We are bigger when we’re born, but the past is not a prologue. When we first get into the world, every last thing is otherworldly. Makes you wonder where we came from. But then, maybe before we get to the middle of our allotted time, with our hair in knots and the wash on our hip, and a permanent ache in our joints, this all becomes it all: it’s our kids turn to momentarily wild-eye the world. Makes us begrudge where we are. We get to the point where our future is present, where we can see the future as forming and reforming (washing and rewashing) the past. And yet, we cannot help but grieve.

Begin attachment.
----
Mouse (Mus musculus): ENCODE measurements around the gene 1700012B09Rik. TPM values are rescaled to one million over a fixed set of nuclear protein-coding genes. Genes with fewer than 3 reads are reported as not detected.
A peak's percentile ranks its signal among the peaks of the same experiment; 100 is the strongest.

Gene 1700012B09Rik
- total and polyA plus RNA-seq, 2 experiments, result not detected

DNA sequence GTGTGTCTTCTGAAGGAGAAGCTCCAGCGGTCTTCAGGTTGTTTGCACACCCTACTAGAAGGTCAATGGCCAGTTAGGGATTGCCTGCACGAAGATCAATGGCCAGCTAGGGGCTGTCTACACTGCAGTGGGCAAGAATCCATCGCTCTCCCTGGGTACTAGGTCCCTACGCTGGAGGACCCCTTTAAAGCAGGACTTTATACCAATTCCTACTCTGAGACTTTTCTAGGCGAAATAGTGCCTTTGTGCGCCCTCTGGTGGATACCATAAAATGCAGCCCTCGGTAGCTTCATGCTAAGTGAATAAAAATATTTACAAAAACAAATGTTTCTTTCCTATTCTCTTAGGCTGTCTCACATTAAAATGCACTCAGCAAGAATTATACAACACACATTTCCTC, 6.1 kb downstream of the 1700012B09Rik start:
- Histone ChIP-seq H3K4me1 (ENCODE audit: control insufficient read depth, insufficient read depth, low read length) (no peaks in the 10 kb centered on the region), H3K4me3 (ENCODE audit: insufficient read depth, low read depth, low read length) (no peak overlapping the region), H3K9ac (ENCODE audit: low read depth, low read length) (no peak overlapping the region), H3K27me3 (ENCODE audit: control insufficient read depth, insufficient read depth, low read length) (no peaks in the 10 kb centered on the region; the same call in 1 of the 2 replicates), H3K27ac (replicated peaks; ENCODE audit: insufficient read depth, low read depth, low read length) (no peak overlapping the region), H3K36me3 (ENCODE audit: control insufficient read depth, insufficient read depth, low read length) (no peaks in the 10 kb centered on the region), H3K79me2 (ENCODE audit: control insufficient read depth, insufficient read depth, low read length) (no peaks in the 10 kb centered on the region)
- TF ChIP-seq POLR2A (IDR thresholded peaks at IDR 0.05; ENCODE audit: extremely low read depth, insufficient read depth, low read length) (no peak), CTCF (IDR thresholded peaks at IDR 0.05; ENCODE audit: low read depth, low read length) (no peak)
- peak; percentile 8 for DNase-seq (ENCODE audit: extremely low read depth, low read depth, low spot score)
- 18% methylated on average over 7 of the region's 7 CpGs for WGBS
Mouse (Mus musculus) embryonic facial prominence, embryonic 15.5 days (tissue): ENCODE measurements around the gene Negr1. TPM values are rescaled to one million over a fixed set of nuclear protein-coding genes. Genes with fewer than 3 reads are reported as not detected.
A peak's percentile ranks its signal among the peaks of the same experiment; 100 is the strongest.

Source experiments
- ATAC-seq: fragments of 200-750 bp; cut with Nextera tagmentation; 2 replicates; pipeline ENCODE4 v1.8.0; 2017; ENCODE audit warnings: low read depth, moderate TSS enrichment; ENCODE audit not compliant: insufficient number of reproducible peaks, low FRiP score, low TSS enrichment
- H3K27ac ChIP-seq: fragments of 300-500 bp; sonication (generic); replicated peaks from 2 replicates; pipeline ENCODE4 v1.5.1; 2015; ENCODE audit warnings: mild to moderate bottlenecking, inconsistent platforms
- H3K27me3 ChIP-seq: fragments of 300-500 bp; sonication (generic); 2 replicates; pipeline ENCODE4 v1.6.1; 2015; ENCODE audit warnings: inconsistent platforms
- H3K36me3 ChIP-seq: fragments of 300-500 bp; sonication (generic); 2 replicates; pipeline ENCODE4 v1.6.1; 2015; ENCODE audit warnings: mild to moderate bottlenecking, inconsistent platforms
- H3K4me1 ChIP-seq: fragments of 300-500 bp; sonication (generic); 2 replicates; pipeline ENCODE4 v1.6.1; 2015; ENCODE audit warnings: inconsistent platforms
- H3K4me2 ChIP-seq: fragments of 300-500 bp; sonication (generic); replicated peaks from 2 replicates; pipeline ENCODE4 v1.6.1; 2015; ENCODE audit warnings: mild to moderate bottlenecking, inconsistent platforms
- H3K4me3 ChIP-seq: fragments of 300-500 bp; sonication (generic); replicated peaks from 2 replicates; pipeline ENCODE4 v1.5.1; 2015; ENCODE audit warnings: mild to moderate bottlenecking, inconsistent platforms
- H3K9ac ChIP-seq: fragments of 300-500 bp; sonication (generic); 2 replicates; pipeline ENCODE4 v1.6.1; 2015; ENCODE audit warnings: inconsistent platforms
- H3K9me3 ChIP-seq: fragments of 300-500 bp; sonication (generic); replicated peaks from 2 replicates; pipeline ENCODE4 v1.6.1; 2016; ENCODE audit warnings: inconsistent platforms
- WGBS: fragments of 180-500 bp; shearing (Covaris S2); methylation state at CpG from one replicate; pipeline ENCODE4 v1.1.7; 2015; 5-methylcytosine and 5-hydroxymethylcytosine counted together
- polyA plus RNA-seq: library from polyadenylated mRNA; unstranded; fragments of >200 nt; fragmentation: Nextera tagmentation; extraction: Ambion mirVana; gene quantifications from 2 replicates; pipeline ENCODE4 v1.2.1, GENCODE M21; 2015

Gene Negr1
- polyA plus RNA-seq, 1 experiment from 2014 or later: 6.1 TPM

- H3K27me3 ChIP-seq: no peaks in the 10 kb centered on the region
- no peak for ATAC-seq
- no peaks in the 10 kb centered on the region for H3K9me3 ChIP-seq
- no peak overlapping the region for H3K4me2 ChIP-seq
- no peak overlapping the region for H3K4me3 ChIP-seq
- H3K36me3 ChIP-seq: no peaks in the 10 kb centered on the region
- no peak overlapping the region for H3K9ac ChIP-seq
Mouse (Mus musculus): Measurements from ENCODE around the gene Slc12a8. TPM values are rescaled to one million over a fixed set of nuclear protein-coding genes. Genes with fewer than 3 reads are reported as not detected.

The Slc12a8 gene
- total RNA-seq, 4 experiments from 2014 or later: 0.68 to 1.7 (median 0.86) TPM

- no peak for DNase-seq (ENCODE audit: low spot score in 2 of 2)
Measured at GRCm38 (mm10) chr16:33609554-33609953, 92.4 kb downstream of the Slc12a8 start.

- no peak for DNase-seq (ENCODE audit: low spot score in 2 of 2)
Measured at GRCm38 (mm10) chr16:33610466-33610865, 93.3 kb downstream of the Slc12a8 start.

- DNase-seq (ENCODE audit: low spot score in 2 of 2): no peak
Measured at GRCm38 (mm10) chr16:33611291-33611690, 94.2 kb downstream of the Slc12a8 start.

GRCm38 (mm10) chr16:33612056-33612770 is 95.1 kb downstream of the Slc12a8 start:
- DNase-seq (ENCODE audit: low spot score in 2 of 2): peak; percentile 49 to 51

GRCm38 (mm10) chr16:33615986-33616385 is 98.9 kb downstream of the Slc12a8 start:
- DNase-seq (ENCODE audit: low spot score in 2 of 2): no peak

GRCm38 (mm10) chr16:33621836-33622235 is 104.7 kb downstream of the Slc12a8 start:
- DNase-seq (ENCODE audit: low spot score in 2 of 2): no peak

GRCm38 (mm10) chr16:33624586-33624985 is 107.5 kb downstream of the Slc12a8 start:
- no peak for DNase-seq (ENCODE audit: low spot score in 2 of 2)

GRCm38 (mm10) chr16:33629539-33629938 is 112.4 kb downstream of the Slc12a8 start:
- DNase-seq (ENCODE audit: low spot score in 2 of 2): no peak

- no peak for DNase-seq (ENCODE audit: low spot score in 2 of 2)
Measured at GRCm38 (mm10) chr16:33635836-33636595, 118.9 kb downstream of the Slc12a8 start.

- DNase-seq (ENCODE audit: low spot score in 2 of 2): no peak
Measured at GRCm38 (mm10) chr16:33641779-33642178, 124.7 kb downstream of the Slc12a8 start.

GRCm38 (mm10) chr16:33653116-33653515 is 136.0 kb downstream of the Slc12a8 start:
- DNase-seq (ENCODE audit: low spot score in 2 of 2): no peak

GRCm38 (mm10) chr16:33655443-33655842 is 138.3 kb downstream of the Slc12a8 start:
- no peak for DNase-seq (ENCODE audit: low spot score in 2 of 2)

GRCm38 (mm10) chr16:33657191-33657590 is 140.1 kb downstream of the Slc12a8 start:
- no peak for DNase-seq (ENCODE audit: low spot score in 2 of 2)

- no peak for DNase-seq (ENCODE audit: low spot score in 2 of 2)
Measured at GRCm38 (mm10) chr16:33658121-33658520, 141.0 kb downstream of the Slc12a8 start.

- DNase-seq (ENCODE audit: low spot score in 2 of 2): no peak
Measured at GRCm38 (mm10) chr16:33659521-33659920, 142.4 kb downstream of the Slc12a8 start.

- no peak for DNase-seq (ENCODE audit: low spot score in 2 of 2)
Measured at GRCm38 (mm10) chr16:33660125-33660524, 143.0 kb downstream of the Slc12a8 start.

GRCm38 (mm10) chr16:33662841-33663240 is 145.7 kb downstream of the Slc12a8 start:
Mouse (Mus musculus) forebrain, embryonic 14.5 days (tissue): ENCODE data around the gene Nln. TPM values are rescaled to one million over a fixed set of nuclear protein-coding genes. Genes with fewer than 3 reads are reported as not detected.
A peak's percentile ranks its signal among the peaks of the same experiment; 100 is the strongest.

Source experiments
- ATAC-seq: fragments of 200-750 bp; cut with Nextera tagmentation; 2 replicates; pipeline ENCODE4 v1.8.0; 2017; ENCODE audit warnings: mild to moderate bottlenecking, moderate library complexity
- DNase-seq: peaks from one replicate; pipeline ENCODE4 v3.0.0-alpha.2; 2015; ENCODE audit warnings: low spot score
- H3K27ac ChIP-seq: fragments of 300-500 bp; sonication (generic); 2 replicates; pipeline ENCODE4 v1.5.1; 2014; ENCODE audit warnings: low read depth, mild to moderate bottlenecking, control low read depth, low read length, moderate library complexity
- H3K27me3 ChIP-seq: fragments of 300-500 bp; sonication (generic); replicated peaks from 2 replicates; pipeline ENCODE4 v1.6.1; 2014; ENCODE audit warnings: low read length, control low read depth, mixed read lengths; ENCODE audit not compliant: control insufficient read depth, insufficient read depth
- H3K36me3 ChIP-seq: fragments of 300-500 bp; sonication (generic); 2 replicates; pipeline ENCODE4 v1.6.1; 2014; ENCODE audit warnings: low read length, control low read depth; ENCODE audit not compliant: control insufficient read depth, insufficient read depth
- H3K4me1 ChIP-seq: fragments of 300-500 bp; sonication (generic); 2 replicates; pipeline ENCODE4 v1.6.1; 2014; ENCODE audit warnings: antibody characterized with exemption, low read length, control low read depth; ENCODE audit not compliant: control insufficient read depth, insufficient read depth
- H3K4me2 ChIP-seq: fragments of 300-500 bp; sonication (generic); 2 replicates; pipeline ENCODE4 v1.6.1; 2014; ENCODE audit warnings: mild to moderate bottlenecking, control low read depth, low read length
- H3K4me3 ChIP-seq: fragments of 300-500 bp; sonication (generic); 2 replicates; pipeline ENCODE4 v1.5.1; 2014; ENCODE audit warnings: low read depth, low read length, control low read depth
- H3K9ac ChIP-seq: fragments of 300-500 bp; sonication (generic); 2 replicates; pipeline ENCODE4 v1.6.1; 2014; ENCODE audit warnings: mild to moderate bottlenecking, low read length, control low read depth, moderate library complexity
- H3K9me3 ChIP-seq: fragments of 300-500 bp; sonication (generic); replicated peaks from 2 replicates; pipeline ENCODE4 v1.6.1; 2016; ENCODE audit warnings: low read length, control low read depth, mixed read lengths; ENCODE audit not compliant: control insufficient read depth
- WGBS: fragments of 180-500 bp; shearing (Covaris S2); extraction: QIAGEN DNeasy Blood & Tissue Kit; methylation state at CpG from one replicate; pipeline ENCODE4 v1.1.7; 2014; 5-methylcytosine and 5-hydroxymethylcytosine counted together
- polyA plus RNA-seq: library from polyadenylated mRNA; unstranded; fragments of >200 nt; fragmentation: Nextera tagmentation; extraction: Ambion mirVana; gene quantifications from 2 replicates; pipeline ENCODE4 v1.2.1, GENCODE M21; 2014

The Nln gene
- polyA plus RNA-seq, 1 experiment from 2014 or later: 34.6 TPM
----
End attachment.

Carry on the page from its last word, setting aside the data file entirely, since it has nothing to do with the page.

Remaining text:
Megan Wildhood is a neurodiverse writer from Colorado who believes that freedom of expression is necessary for a society that is not only safe but flourishing. She helps her readers feel seen in her poetry chapbook Long Division (Finishing Line Press, 2017) as well as Yes! Magazine, Mad in America, The Sun and, increasingly, less captured media outlets. You can learn more at meganwildhood.com.